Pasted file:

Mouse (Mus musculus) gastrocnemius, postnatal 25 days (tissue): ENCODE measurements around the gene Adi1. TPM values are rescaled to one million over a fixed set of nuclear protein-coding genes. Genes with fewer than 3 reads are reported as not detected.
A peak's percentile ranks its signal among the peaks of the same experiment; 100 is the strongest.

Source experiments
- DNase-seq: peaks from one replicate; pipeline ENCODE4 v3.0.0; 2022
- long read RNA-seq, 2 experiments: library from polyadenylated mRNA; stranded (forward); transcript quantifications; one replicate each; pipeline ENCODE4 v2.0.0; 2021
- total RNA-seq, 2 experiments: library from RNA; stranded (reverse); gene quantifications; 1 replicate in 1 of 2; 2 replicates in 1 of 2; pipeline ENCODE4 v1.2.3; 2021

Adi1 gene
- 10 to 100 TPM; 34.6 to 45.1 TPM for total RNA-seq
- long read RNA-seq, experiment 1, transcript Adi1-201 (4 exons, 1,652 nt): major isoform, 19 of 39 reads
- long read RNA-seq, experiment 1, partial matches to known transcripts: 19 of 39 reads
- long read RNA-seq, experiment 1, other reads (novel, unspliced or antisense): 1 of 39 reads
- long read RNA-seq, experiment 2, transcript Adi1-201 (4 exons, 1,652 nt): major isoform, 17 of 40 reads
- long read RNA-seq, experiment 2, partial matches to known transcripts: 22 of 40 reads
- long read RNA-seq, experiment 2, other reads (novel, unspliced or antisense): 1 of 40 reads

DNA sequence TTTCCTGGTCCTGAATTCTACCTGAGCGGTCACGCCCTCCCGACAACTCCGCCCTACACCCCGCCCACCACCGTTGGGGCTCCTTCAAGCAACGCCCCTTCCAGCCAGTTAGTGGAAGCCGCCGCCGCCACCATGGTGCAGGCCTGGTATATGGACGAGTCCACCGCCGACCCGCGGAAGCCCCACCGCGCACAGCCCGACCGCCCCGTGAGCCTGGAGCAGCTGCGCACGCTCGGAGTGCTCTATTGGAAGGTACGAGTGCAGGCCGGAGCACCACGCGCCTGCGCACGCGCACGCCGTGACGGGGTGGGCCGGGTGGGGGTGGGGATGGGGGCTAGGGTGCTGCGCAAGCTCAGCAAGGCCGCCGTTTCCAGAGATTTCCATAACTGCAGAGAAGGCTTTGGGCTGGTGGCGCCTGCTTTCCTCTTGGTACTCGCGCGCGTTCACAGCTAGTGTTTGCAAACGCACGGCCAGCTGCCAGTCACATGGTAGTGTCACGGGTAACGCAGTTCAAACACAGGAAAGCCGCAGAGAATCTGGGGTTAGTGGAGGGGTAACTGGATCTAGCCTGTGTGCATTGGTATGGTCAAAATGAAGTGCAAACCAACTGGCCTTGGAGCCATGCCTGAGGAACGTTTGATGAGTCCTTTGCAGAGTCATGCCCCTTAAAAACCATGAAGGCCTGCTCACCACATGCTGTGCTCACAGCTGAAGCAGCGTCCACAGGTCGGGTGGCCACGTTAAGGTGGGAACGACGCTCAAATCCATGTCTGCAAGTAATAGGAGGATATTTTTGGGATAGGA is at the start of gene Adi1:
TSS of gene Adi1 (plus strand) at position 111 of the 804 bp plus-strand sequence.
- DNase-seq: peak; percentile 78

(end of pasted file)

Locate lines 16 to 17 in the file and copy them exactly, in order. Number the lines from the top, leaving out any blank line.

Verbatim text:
TSS of gene Adi1 (plus strand) at position 111 of the 804 bp plus-strand sequence.
- DNase-seq: peak; percentile 78